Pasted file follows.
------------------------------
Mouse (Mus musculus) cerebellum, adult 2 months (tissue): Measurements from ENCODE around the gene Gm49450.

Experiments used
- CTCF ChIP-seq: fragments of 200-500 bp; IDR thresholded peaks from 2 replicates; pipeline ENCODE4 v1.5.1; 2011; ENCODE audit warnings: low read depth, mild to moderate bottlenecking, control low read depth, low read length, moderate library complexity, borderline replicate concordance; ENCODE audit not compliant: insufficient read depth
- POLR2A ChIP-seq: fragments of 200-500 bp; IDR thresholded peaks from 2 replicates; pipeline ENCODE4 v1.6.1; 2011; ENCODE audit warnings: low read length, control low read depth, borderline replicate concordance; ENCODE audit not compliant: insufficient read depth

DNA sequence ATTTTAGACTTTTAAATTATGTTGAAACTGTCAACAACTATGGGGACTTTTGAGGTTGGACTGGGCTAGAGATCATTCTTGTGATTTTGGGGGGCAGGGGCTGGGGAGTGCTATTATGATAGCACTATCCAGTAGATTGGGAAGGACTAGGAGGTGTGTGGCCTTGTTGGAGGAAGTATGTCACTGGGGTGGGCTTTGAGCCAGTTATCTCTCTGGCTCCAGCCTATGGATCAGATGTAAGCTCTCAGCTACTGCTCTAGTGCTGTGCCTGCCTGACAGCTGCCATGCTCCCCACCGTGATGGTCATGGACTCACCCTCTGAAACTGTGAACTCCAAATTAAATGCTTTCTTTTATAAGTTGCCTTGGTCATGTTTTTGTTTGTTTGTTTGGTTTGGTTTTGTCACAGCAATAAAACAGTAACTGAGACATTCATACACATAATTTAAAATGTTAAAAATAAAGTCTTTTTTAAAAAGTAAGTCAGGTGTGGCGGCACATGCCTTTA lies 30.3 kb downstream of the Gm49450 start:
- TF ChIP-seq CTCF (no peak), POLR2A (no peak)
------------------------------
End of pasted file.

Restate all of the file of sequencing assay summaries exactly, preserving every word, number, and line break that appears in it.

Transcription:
Mouse (Mus musculus) cerebellum, adult 2 months (tissue): Measurements from ENCODE around the gene Gm49450.

Experiments used
- CTCF ChIP-seq: fragments of 200-500 bp; IDR thresholded peaks from 2 replicates; pipeline ENCODE4 v1.5.1; 2011; ENCODE audit warnings: low read depth, mild to moderate bottlenecking, control low read depth, low read length, moderate library complexity, borderline replicate concordance; ENCODE audit not compliant: insufficient read depth
- POLR2A ChIP-seq: fragments of 200-500 bp; IDR thresholded peaks from 2 replicates; pipeline ENCODE4 v1.6.1; 2011; ENCODE audit warnings: low read length, control low read depth, borderline replicate concordance; ENCODE audit not compliant: insufficient read depth

DNA sequence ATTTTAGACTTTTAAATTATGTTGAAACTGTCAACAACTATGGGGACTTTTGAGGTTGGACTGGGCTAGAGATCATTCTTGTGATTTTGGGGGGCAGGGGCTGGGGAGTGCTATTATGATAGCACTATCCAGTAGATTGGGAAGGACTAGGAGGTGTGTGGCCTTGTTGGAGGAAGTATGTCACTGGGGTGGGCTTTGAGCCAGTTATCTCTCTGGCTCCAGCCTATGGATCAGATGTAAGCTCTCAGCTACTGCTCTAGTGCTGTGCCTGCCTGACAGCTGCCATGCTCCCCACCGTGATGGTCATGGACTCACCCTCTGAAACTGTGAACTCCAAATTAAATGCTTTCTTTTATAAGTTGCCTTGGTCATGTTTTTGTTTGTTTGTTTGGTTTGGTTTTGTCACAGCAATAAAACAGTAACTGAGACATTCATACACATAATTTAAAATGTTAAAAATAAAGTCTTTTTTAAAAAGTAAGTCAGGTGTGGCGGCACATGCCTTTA lies 30.3 kb downstream of the Gm49450 start:
- TF ChIP-seq CTCF (no peak), POLR2A (no peak)